Slashdot is powered by your submissions, so send in your scoop

 



Forgot your password?
typodupeerror
Check out the new SourceForge HTML5 internet speed test! No Flash necessary and runs on all devices. ×
Security

Severe and Unpatched eBay Vulnerability Allows Attackers To Distribute Malware 30

An anonymous reader writes: Check Point researchers have discovered a severe vulnerability in eBay's online sales platform, which allows criminals to distribute malware and do phishing campaigns. This vulnerability allows attackers to bypass eBay's code validation and control the vulnerable code remotely, to execute malicious Javascript code on targeted eBay users.
This discussion has been archived. No new comments can be posted.

Severe and Unpatched eBay Vulnerability Allows Attackers To Distribute Malware

Comments Filter:
  • by JustAnotherOldGuy ( 4145623 ) on Tuesday February 02, 2016 @07:04PM (#51425525)

    Well isn't that lovely...in addition to being the eBay of Thieves, now they can infect your PC as well.

    It's like an extra service, I'm only surprised they aren't charging for it.

    • Infections from ebay are right next to not new,

      An attacker can target eBay users by setting up an eBay store with listings for products. The listings page contains the malicious code. Customers can be tricked into opening the page using a pop-up message on the attacker’s eBay store enticing the user into downloading a new eBay mobile application, by offering a one-time discount. If a user taps the download button, they unknowingly download a malicious application to their device...

      But damn, tricked into opening the popup message?

      That seems like internet Darwinism.

  • As far as I'm concerned, any and all JavaScript code is a form of malware. I don't want any of it running on my computers, ever.

    • As far as I'm concerned, any and all JavaScript code is a form of malware. I don't want any of it running on my computers, ever.

      And yet, here you are, posting on Slashdot... JavaScript runs deep and wide... Good luck avoiding it.

      • Ye olde HTML form still exists and works.

      • But the 7 external sites which all want to run javascript ... I don't let a single one of them do it.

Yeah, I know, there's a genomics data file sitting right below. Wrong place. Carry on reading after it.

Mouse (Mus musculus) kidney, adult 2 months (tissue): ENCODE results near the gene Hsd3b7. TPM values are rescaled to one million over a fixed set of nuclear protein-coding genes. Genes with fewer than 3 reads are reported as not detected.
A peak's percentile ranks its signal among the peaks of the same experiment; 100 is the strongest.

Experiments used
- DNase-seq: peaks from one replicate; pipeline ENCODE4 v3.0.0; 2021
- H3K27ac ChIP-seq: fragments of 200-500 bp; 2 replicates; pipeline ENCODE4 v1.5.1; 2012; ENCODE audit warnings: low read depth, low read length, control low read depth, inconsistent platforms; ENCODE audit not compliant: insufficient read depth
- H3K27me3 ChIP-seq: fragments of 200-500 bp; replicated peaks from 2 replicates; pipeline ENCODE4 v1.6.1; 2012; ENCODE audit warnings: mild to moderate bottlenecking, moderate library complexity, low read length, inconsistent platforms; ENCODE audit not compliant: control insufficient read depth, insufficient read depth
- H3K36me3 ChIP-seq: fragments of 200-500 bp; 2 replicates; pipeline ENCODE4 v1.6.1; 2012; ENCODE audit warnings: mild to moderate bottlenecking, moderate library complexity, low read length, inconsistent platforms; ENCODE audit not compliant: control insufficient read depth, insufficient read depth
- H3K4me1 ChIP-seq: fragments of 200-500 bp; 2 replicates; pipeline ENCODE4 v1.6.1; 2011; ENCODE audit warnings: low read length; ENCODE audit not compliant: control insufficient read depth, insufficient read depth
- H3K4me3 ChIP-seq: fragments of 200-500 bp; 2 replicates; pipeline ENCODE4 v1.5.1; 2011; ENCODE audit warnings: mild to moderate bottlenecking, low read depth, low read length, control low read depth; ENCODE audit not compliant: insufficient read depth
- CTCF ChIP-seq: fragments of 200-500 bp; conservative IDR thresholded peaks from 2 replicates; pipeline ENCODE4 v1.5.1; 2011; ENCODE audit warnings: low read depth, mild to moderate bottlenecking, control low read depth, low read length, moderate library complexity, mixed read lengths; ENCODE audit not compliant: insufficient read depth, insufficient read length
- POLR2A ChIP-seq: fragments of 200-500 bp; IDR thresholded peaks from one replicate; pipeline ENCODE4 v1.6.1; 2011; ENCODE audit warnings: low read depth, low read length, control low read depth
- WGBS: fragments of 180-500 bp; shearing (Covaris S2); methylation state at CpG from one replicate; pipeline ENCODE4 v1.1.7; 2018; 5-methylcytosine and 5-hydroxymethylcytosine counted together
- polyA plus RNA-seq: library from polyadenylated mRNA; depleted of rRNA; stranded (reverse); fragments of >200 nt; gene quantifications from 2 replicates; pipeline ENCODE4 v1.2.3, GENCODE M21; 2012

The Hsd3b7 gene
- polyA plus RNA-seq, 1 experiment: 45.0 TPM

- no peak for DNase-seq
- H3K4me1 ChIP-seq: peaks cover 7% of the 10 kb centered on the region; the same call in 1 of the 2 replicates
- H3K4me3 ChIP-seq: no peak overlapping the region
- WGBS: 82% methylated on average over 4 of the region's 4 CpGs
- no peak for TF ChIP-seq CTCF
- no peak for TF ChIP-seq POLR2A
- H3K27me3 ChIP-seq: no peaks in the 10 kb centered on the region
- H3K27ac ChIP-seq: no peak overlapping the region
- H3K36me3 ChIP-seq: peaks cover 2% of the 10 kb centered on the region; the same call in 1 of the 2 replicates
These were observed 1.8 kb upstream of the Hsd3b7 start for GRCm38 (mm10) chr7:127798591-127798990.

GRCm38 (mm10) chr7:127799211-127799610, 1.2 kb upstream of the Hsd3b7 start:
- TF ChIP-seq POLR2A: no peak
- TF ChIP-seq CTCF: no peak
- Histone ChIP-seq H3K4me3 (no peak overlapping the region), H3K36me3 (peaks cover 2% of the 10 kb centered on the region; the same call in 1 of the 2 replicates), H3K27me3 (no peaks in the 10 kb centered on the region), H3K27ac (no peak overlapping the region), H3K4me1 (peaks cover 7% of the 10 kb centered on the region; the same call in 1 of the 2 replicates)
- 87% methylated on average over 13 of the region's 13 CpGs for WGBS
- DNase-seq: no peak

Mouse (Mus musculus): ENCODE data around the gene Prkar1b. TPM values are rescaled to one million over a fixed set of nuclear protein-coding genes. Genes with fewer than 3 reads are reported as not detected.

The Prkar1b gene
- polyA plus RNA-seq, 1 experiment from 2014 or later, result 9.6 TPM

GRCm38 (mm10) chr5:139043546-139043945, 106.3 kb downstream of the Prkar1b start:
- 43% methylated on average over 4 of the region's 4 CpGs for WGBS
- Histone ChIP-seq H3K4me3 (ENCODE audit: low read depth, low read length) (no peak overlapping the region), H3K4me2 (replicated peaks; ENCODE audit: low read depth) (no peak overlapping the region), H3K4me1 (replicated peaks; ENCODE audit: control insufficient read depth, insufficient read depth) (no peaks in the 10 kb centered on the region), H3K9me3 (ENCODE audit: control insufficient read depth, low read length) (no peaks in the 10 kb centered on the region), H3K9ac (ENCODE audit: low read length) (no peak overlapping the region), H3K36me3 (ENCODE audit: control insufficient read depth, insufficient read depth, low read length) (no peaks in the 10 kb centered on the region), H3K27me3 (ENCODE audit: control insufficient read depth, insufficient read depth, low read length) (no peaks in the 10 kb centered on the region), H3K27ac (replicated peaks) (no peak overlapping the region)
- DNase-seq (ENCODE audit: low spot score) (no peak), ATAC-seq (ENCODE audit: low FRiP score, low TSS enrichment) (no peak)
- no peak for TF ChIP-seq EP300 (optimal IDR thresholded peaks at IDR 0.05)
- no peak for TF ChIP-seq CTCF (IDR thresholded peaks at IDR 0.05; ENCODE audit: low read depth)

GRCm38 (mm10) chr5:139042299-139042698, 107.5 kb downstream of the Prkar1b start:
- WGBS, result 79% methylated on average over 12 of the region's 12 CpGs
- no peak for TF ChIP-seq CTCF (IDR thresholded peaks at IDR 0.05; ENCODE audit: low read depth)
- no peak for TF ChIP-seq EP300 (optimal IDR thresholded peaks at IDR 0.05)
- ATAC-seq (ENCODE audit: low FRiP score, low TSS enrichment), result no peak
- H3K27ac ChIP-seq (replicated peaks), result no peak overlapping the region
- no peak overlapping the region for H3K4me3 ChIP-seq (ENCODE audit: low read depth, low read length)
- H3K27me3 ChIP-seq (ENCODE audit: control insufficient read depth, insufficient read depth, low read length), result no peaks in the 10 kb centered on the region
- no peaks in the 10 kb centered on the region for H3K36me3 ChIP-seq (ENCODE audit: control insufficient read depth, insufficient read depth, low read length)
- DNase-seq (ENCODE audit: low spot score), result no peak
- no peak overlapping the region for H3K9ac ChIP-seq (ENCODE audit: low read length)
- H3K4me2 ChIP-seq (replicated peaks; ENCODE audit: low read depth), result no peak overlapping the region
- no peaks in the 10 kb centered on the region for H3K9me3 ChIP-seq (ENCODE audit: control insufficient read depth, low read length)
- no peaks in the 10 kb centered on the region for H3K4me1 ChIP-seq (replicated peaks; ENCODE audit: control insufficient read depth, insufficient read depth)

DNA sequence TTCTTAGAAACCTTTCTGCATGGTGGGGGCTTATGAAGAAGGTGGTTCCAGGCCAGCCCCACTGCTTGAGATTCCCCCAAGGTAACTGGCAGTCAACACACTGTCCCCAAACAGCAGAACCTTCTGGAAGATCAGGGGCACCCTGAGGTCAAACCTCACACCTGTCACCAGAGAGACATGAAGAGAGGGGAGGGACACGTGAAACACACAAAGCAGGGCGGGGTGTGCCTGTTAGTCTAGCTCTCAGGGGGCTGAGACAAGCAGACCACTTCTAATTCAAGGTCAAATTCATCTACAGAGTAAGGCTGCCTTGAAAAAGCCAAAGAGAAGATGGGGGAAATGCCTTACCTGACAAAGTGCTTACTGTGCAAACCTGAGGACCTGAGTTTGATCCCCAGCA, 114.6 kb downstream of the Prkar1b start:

Javascript is best treated as malware. But you pick and choose who you let run it.

        You sure as hell don't let any old website run any old script, and call 3rd party scripts -- because that would be idiotic.

        And, shockingly, that's how most of the people who make web pages expect it to work ... those ad and analytic companies and the other parasites in pages? Well, they can all fuck off and die.

  • by jeffb (2.718) ( 1189693 ) on Tuesday February 02, 2016 @07:14PM (#51425567)

    eBay has been open to JavaScript exploits for well over a decade. When I first realized this, I tried to make a fuss about it, but was met with uniform yawns and dismissal; the post or two that I made about it on eBay's discussion forums was summarily deleted.

    If they had been trying to allow a limited subset of JS code in listings, I still would've been alarmed, because I would bet against their ability to define a safe subset, never mind successfully blocking anything else. But it looked to me at the time like they weren't doing any blocking at all. I don't remember exactly what I did in my test listing; it might have been triggering one of their buttons (like Buy It Now) from a button in my description, or it might have been attaching a new action to one of their existing buttons. It looked like I could also have (say) rewritten the price field, so that it looked like you'd be paying one amount but actually get charged a higher amount. I didn't even start trying to generate overlays that look like eBay controls but actually did my bidding, but it looked like the opportunities were practically unlimited. I didn't push hard, and I deleted the listing before anyone else could view it, because I was doing a fair amount of business there at the time, and I didn't want to be the messenger that got shot.

    I just can't imagine what they're thinking by letting people embed arbitrary JS in listings. I'm stunned that there hasn't been a catastrophic exploit in all this time. I've assumed that I was simply overlooking some critical piece that they've implemented to guarantee security, but this story doesn't exactly instill confidence.

  • by Anonymous Coward

    EBay itself is a severe and unpatched vulnerability. Where else can you get flawless 6 ct diamond rings for just $4

    • by mentil ( 1748130 )

      EBay itself is a severe and unpatched vulnerability. Where else can you get flawless 6 ct diamond rings for just $4

      YOU CAN?!?! *sets keyboard on fire typing in ebay.com*

    • Yeah but on Alibaba you can get 'em by the container shipload. With added lead!

    • EBay itself is a severe and unpatched vulnerability. Where else can you get flawless 6 ct diamond rings for just $4

      Yea, just watch out for the $500,000 shipping/insurance charges...

  • I hadn't realized modern malware could execute in peoples brains without first going through a computer. Seriously though, how does the code get onto the mobile device without the user first downloading and installing the malware.
  • Let me start by saying... Can we be less american-centric? I bet statistics show most users here are not american.
    As for UX: Just look at your competitors and do the same as them. People expect certain modes of interaction.
    This is like, UX haphazardly developed by "bits and bytes" geeks, and I myself am one of those old school bit logic and assembly lovers, but I'm not going to pretend I can do a decent GUI (let alone that I would enjoy it).
    Showing raw ID codes for users? ID codes for posts? What. You call

Base 8 is just like base 10, if you are missing two fingers. -- Tom Lehrer

Working...